“People here worry about jobs, not about migrants,” says José Manuel Carmona, a member of the Villacañas local council for the centre-right Popular party, the ruling party in a minority government. “If they blame anyone for the crisis it is the politicians.”

Sentiment towards the EU has been profoundly marked by decades of subsidies for local farmers and — once the crisis hit — for retraining workers who were laid off during the downturn. “I think locals here understand that the EU is an institution that has provided funds and help,” says Santiago García Aranda, the town’s Socialist mayor.

Rise of the left

On the face of it, Spain has long seemed like an inviting target for political parties with an anti-EU and anti-immigration message. Since the collapse of the housing boom, the country has suffered a deep recession and a sharp rise in unemployment and inequality. A budget crisis meant Madrid had to slash spending and raise taxes — measures that were blamed at least in part on EU pressure. Trust in the political elite was shattered by corruption scandals.

Moreover, the crisis erupted at the end of a decade that saw unprecedented numbers of migrant arrivals. In 1998, immigrants accounted for just 3 per cent of the population. By 2008, the share had jumped to 13 per cent — one of the highest in Europe — according to official data. And yet, at no point has a far-right anti-immigrant party gained traction at the national or regional level. At last June’s general election, the only party that came even close to fitting that description, a three-year-old movement called Vox, secured just 0.2 per cent of the vote. In Villacañas, Vox obtained just 10 out of 5,771 votes — far behind the local offshoot of the animal rights’ party.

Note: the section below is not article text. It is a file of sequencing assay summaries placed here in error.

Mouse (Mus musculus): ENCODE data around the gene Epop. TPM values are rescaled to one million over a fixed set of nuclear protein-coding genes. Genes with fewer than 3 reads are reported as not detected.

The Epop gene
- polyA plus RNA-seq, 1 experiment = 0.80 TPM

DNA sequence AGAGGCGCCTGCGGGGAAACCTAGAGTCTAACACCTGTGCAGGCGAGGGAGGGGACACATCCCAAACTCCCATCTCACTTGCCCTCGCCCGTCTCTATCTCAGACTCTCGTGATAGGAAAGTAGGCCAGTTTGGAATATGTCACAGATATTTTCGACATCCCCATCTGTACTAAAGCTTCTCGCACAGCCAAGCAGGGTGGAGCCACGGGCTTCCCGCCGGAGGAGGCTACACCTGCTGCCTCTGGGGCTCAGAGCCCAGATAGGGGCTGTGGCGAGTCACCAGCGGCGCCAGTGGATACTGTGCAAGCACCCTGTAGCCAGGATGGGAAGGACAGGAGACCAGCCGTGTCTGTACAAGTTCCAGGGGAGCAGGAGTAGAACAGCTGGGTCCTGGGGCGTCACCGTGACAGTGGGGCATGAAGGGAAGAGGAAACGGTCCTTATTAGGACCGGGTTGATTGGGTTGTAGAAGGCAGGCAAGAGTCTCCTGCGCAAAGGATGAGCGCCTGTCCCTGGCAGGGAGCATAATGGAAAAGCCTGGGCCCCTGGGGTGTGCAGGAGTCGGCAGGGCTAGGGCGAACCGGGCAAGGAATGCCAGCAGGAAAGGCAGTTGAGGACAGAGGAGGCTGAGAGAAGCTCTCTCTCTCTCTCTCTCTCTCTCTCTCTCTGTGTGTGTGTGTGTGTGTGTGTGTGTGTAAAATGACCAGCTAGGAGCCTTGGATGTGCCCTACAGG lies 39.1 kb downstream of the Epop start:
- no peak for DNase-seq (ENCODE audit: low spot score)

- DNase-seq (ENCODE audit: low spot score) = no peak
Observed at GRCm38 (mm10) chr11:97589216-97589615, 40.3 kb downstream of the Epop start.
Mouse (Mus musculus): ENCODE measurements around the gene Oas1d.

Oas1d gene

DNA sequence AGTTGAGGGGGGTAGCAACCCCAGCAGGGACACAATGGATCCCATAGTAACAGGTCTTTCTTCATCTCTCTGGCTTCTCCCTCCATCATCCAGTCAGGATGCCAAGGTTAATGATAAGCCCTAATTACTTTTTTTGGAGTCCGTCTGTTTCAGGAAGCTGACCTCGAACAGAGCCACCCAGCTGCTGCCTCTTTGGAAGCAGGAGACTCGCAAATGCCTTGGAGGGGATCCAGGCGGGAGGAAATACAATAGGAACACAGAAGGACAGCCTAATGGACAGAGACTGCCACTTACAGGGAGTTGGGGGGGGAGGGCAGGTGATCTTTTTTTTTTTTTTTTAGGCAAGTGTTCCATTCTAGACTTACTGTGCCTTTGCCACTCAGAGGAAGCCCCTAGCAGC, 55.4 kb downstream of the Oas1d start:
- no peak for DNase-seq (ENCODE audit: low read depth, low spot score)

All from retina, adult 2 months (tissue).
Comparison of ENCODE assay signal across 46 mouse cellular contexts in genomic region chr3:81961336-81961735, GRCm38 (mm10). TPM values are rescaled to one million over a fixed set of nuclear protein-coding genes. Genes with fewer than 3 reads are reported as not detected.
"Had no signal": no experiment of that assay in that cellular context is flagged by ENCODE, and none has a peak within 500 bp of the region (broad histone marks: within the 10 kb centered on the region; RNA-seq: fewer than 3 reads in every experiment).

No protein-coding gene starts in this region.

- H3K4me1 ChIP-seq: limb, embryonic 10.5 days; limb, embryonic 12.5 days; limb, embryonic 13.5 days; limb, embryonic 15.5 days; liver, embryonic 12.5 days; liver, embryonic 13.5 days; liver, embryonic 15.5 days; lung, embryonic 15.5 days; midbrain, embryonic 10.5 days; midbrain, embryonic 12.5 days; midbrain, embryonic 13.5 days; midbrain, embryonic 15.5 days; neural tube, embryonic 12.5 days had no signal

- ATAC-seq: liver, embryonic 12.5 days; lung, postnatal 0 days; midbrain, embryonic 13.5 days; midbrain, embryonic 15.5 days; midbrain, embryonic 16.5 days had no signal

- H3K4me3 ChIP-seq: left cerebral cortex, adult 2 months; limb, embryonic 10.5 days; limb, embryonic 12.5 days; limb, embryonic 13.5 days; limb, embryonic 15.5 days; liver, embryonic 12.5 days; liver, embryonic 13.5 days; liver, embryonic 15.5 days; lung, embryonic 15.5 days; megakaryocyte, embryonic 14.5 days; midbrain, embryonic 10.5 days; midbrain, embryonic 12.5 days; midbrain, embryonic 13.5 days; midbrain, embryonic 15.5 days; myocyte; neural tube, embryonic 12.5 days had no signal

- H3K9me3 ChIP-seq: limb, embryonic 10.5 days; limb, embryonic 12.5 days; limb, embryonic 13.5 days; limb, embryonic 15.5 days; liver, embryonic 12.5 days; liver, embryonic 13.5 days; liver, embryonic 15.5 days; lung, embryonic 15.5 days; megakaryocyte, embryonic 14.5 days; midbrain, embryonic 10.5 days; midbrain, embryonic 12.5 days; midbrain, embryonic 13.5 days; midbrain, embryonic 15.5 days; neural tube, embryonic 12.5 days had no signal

The main political beneficiary of the crisis has been the far-left, not the far-right. Since its creation three years ago, the anti-austerity Podemos party has emerged as a powerful force, winning 21 per cent of the national vote last year. It is, in many ways, a proudly populist movement, whose leaders rail against the elites and are not averse to using divisive rhetoric.

However, the party’s base of supporters and its political platform have little in common with far-right populists: Podemos backers are typically found among the young, well-educated and urban population, who are generally open to migration and support EU membership.

What, then, explains the Spanish exception? Analysts argue there is no single reason, but rather an idiosyncratic bundle of causes and conditions. Lack of strong leadership is one obvious factor. Another is the complex legacy of the Franco dictatorship, which has instilled a profound scepticism towards rightwing authoritarianism. There is also a collective understanding that tough times force people to seek work abroad — as many Spaniards did during the 1960s, and then again during the crisis. A fourth cause cited by researchers is the nature of the recent migration flows into Spain: many of the arrivals hail from Ecuador, Peru and other Latin American countries. They were foreigners, but familiar ones — with the same language, religion and culture as the native population.